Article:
• Arnold, P., & Rutschmann, S. (2022). UCE sequencing-derived mitogenomes reveal the timing of mitochondrial replacement in Malagasy shrew tenrecs (Afrosoricida, Tenrecidae, Microgale). Mammalian Biology, 102(2), 531-536.
  • Arnold, P. (2021). Evolution of the mammalian neck from developmental, morpho-functional, and paleontological perspectives. Journal of Mammalian Evolution, 28(2), 173-183.
  • Arnold P (2019). A short history of scientific illustrations of sengis. Afrotherian Conservation, 12, 14-17
  • Wölfer J, Arnold P, Nyakatura JA (2019). Effects of scaling and locomotor ecology suggests a complex evolution of the scapular morphology in sciuromorph rodents. Biological Journal of the Linnean Society, 127(2), 175-196
  • Wölfer J, Amson E, Arnold P, Botton-Divet L, Fabre AC, van Heteren AH, Nyakatura JA (2019). Femoral morphology of sciuromorph rodents in light of scaling and locomotor ecology. Journal of Anatomy, 234(6), 731-747
  • Nyakatura JA, Melo K, Horvat T, Karakasiliotis K, Allen VR, Andikfar A, Andrada E, Arnold P, Lauströer J, Hutchinson JR, Fischer MS, Ijspeert AJ (2019). Reverse engineering the locomotion of a stem amniote. Nature 565, 351-355.
  • Böhmer C, Amson E, Arnold P, van Heteren AH & Nyakatura JA (2018). Mammalian Hox code and morphological modularity: homeotic transformations explain departure from the mammalian 'rule of seven' cervical vertebrae in sloths. BMC Evolutionary Biology 18, 84
  • Mielke M, Amson E, Arnold P, van Heteren AH, Wölfer J, Nyakatura JA (2018). Trabecular architecture in sciuromorph femoral head: Relation to body size and locomotor lifestyle. Zoological Letters 4, 10
  • Arnold P, Esteve-Altava B, Fischer MS (2017). Musculoskeletal networks reveal topological disparity in mammalian neck evolution. BMC Evolutionary Biology, 17(1), 251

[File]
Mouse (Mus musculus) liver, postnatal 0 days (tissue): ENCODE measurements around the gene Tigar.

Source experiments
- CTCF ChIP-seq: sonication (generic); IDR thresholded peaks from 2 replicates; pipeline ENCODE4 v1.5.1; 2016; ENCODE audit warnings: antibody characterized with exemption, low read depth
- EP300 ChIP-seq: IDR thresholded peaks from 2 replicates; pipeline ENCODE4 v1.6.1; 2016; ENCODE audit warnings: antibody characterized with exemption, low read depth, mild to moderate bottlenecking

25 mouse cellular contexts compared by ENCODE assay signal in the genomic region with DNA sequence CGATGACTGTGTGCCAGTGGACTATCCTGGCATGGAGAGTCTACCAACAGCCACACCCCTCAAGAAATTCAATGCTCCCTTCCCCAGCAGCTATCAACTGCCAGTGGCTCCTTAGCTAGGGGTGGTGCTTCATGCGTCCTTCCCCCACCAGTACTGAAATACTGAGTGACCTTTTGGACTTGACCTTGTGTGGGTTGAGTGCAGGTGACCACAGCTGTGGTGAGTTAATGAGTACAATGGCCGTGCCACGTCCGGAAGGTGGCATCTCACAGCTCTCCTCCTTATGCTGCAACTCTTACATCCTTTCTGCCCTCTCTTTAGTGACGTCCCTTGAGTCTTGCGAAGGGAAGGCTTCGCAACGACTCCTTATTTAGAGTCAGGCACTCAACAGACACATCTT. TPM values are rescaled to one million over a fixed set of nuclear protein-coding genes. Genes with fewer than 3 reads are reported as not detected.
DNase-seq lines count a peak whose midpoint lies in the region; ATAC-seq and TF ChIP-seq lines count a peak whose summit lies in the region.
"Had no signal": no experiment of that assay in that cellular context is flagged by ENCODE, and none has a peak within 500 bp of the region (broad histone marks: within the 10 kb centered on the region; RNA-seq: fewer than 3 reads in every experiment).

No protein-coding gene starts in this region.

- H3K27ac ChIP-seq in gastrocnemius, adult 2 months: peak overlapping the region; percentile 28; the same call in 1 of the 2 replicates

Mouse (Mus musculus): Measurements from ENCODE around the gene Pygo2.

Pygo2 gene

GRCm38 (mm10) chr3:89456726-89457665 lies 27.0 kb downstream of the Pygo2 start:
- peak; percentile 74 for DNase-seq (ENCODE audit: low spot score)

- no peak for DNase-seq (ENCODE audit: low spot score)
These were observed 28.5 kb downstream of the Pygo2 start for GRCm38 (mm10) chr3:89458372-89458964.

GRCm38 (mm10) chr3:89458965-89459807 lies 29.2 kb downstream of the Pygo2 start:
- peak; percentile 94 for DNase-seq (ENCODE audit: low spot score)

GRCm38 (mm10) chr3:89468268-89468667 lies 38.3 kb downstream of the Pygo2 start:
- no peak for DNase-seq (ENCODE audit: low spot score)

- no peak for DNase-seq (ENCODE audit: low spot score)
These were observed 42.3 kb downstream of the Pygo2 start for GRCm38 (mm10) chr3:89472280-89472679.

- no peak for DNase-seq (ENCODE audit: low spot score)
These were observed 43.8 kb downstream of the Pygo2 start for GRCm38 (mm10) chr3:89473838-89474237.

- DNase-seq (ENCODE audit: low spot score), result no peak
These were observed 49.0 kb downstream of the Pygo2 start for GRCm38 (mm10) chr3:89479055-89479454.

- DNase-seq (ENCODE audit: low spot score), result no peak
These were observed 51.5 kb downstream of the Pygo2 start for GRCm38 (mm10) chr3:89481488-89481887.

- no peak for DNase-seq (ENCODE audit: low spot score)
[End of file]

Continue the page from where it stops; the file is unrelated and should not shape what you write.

• Stark H, Fichtner M, Arnold P, Hesse B, Mischewski I, Fischer MS (2017). Methoden zur Quantifizierung kollagenhaltiger Strukturen. In: Dienstbühl I, Stadeler M, Scholle HC (eds). 23. Erfurter Tage – Prävention von arbeitsbedingten Gesundheitsgefahren und Erkrankungen. Edition: 23, Verlag Bussert & Stadeler, 2017, pp.299-303
  • Amson E, Arnold P, van Heteren AH, Canoville A, Nyakatura JA (2017). Trabecular architecture in the forelimb epiphyses of extant xenarthrans (Mammalia). Frontiers in Zoology, 14(1), 52.
  • Arnold P, Amson E, Fischer MS (2017). Differential scaling patterns of vertebrae and the evolution of neck length in mammals. Evolution, 71(6), 1587-1599
  • Arnold P, Forterre F, Lang J, Fischer MS (2016). Morphological disparity, conservatism, and integration in the canine lower cervical spine: Insights into mammalian neck function and regionalization. Mammalian Biology-Zeitschrift für Säugetierkunde, 81(2), 153-162.
  • Arnold P, Fischer MS, Nyakatura JA (2014). Soft tissue influence on ex vivo mobility in the hip of Iguana: comparison to in vivo movement and its bearing on joint motion of fossil sprawling tetrapods. Journal of Anatomy, 225(1), 31-41